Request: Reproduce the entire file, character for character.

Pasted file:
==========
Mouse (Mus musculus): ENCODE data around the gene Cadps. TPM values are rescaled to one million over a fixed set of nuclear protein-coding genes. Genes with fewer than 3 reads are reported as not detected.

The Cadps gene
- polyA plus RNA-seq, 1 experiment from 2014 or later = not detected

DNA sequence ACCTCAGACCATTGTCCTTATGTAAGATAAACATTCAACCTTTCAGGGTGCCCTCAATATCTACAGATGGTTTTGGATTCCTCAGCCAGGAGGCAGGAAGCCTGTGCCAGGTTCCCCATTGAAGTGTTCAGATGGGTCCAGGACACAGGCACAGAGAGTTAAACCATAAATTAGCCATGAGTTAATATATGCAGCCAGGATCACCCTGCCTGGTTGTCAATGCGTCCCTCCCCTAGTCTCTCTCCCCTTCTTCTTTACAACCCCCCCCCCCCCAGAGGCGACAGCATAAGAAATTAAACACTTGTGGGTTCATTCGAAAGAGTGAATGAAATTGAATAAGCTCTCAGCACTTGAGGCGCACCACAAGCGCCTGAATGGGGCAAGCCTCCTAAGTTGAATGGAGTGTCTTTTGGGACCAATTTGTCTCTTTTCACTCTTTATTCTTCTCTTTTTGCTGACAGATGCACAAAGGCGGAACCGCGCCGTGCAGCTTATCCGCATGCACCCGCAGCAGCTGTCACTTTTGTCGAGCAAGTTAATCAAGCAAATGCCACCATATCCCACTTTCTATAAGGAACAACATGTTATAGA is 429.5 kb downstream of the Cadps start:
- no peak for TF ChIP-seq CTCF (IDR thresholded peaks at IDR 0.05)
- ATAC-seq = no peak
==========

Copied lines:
Mouse (Mus musculus): ENCODE data around the gene Cadps. TPM values are rescaled to one million over a fixed set of nuclear protein-coding genes. Genes with fewer than 3 reads are reported as not detected.

The Cadps gene
- polyA plus RNA-seq, 1 experiment from 2014 or later = not detected

DNA sequence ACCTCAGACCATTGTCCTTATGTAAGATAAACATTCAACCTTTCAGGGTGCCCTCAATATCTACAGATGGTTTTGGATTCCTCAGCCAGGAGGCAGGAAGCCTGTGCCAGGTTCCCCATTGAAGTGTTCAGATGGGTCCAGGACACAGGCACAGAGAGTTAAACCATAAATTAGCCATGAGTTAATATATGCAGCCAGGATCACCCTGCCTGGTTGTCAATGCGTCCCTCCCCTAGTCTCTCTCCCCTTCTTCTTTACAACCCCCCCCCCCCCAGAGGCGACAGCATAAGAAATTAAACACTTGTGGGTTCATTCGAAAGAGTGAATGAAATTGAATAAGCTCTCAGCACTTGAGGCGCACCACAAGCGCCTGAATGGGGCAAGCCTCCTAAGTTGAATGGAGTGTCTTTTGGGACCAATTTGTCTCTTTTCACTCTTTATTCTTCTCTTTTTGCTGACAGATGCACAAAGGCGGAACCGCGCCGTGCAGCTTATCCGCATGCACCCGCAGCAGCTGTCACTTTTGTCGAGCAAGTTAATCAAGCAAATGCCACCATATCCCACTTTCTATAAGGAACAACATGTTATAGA is 429.5 kb downstream of the Cadps start:
- no peak for TF ChIP-seq CTCF (IDR thresholded peaks at IDR 0.05)
- ATAC-seq = no peak